I have only been chair of governors at a PRU for a few meetings (A PRU governor for little over a year). It pretty much terrifies me as much as I am energised by it. You could argue, ‘You don’t know diddlysquat yet mate…’ and you’d be right. But, this new experience is starting to impact upon how I think about our purpose in education and my role within it.

Let me start- everything I take for granted in a mainstream school is far more complex in a PRU. I knew this when I joined because I also run a Specialist Provision within my day to day headship. Data is more complex, relationships are more complex, desired outcomes are more complex, barriers are more complex, progress is more complex, SEND is more complex… The complex list is long, and complex.

I could list all the differences and delve in to the meaning of ‘complex’ but it is the similarities that are beginning to stand out for me.

The ambition that the PRU has for young people…

The power for transformation that positive regard has…

Utilising capacity to make a difference and the life changing impact this can have on a family…

The inspiration of dedicated practitioners to make the impossible seem a worthwhile target…

The importance of understanding the craft of teaching and learning and what to do with it…

Knowing where a child is and having absolute ambition for where you want them to be… (good knowledgeable tracking)

Refusing to give up even when every bridge is burning.

It may be packed up in a different language and go in to areas that are far more remote within a mainstream setting but ultimately people working in the PRU want exactly the same as people working in some mainstream schools. They want the young minds they work with to be successful and confident individuals who have a chance to succeed in life despite the obstacles in their way. They don’t make excuses for them… they just plan the way forward. I say some mainstream settings because I am coming across a rhetoric that seems to say,’I don’t have the time, space, skill or capacity to meet the needs of some of the children I am teaching’. I see the pressure on teachers and schools from so many areas that basically asks – what are the incentives for making inclusion work?

I think part of the problem I see based on my experience of working in Specialist Provision or alongside a PRU is a teacher’s role seems to be seen as rather one dimensional in some quarters. It’s about the end product and for some its only about the academic parts – the easy to measure ones. They top trump other aspects, and I can see why they would think that. League tables support it, Ofsted inspections have supported it, DFE babble supports it… I went to an interesting conference with Sport England recently and saw a fantastic presentation about not looking at targets or desired outcomes too far into the future but getting better at reflecting on the current reality and working out what would make it better now. We don’t do that much in education… we just keep looking ahead desperately ignoring the problem we are facing today and setting targets for tomorrow.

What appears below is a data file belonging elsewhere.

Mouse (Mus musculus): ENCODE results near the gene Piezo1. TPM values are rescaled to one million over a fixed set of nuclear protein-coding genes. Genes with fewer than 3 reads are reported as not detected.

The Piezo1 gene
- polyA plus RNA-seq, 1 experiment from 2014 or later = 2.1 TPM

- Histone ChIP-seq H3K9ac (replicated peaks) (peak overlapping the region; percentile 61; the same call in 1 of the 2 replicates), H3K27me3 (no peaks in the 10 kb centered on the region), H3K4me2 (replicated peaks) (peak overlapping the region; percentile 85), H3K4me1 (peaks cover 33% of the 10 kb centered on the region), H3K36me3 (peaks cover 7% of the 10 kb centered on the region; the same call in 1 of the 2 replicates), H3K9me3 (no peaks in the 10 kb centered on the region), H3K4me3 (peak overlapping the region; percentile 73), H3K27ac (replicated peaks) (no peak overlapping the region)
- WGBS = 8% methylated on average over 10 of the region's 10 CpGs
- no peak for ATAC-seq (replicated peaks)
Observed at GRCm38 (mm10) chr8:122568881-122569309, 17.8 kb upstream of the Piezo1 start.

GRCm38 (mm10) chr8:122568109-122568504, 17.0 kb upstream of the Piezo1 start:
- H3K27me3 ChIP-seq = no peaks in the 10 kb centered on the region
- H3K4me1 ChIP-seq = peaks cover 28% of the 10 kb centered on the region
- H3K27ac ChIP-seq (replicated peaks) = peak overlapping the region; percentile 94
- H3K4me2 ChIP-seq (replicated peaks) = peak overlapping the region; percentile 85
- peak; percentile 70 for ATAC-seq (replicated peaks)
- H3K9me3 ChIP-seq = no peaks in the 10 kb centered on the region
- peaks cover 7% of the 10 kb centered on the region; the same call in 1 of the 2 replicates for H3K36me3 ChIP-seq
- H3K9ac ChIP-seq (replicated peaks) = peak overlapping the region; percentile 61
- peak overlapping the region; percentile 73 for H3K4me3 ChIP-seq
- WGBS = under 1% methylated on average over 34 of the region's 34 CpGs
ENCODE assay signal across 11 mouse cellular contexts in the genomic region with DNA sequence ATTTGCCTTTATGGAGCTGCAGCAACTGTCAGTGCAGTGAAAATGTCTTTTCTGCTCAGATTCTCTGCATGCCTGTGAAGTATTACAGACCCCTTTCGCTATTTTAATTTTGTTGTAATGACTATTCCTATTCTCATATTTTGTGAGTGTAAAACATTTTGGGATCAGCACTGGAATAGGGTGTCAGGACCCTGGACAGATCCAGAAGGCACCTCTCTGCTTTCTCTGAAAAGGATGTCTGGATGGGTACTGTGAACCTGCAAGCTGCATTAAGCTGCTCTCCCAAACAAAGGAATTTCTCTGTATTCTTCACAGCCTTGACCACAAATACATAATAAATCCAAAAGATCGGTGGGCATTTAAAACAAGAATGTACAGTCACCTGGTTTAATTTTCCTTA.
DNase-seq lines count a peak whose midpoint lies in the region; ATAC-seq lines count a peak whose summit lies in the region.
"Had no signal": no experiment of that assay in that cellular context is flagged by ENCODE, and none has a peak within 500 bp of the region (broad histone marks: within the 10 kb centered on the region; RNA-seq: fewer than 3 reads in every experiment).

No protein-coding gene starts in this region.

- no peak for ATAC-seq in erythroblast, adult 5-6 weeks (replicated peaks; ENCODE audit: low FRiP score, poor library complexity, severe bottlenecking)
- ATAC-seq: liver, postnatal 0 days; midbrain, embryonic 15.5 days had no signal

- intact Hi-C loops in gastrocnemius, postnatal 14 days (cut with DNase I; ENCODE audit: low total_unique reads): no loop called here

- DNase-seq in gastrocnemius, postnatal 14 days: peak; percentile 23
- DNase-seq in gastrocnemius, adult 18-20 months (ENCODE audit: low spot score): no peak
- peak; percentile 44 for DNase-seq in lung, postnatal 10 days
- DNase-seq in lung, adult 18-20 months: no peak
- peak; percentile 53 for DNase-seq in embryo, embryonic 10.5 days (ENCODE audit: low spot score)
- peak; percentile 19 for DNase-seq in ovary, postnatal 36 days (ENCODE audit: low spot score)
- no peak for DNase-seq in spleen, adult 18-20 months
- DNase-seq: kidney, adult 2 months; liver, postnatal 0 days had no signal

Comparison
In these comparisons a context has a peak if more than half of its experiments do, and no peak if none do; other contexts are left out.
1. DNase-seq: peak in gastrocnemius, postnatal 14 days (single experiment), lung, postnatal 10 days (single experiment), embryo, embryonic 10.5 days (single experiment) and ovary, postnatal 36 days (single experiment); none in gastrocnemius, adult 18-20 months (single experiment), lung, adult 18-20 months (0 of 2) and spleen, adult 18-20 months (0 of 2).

High performance, high expectations are a solid starter for many in being successful in life. In education we are always putting high stakes value on the end result and for some if that is being put at risk through challenging behaviours or other barriers we lose faith in being able to get there- for some that is reason enough to give up on a child. Why is it my job to get them in to school? Why should I put up with this constant disruption? Why should I care about what is going on at home? What about the other 29?  Again, there is good reason for this to be questioned. If we don’t then mainstream education can become overloaded with behavioural issues that stop learning from happening and eventually make the behaviours worse. In an outcomes focussed environment these problems intensify and therefore they breed resentment. I am paid to deliver you outcomes… How can I when X is talking through my lesson? How can I when Y is never quite ready to learn?

Of course, with the current Ofsted framework that is looking to change… it may come as a rude awakening for some.

The system we have is currently not fit for purpose and therefore we need schools that learn from both sectors. We need investment so that the right provision is in place within the local community it serves. I despair when children are bused, at massive cost, around a county because their needs cannot be met within a mainstream setting. It is a shame that most communities are not able to provide the provision that the best PRUs do such as:

Intervention before things escalate

Targeted and timed support when and where it is needed

Staff development to meet the challenges some students present

Even more powerful when you contextualise this support and meet the specific needs within a community. I don’t think it is about every school having to take on all the major issues… it is about planning schools within communities who are better resourced and set up to tackle these issues. It is then about NOT punishing these schools through data, Ofsted or national publications that only measure the narrowest of outcomes. How do we measure Inclusion? How do we reward schools with high EHCP provision? How do we recognise children turned around and saved from a life less desirable?

I am not aiming this at some progressive ideology… I believe our ultimate aim is about keeping children in education and I am open to the different ways this is being done up and down the country. I note the love, respect and expectation shown within the most traditional school settings as much as my own. It’s about having a plan to support all the children we have in the system and how that system can be supported to work in harmony rather than in silos. I’ve got a lot more thinking to do…

Advertisements